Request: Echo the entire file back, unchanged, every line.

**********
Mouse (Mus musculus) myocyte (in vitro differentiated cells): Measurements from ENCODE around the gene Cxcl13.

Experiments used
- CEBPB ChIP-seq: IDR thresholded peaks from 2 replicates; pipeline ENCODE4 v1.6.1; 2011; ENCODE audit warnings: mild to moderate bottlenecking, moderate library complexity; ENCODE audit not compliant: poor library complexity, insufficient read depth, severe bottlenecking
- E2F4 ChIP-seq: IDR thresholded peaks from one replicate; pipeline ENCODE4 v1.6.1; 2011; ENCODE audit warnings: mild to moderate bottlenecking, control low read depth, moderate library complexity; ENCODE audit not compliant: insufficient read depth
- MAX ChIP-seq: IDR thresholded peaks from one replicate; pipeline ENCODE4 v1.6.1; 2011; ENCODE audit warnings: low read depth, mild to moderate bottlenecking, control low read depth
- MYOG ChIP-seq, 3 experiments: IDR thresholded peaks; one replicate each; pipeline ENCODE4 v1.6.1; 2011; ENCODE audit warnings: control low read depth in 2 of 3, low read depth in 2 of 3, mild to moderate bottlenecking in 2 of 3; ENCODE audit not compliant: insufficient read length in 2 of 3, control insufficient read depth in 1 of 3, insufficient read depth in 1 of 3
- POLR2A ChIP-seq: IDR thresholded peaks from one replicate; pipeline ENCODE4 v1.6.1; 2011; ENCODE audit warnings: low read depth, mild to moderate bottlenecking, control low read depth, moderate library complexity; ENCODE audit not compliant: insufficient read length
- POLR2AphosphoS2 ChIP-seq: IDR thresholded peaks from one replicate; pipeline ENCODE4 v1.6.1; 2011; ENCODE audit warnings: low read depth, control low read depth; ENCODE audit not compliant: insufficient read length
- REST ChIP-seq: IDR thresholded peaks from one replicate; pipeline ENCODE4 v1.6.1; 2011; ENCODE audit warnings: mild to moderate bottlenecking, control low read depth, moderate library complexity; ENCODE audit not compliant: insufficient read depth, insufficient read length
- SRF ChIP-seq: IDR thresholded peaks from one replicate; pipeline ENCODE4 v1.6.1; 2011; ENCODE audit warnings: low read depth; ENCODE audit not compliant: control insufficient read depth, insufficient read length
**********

Mouse (Mus musculus) myocyte (in vitro differentiated cells): Measurements from ENCODE around the gene Cxcl13.

Experiments used
- CEBPB ChIP-seq: IDR thresholded peaks from 2 replicates; pipeline ENCODE4 v1.6.1; 2011; ENCODE audit warnings: mild to moderate bottlenecking, moderate library complexity; ENCODE audit not compliant: poor library complexity, insufficient read depth, severe bottlenecking
- E2F4 ChIP-seq: IDR thresholded peaks from one replicate; pipeline ENCODE4 v1.6.1; 2011; ENCODE audit warnings: mild to moderate bottlenecking, control low read depth, moderate library complexity; ENCODE audit not compliant: insufficient read depth
- MAX ChIP-seq: IDR thresholded peaks from one replicate; pipeline ENCODE4 v1.6.1; 2011; ENCODE audit warnings: low read depth, mild to moderate bottlenecking, control low read depth
- MYOG ChIP-seq, 3 experiments: IDR thresholded peaks; one replicate each; pipeline ENCODE4 v1.6.1; 2011; ENCODE audit warnings: control low read depth in 2 of 3, low read depth in 2 of 3, mild to moderate bottlenecking in 2 of 3; ENCODE audit not compliant: insufficient read length in 2 of 3, control insufficient read depth in 1 of 3, insufficient read depth in 1 of 3
- POLR2A ChIP-seq: IDR thresholded peaks from one replicate; pipeline ENCODE4 v1.6.1; 2011; ENCODE audit warnings: low read depth, mild to moderate bottlenecking, control low read depth, moderate library complexity; ENCODE audit not compliant: insufficient read length
- POLR2AphosphoS2 ChIP-seq: IDR thresholded peaks from one replicate; pipeline ENCODE4 v1.6.1; 2011; ENCODE audit warnings: low read depth, control low read depth; ENCODE audit not compliant: insufficient read length
- REST ChIP-seq: IDR thresholded peaks from one replicate; pipeline ENCODE4 v1.6.1; 2011; ENCODE audit warnings: mild to moderate bottlenecking, control low read depth, moderate library complexity; ENCODE audit not compliant: insufficient read depth, insufficient read length
- SRF ChIP-seq: IDR thresholded peaks from one replicate; pipeline ENCODE4 v1.6.1; 2011; ENCODE audit warnings: low read depth; ENCODE audit not compliant: control insufficient read depth, insufficient read length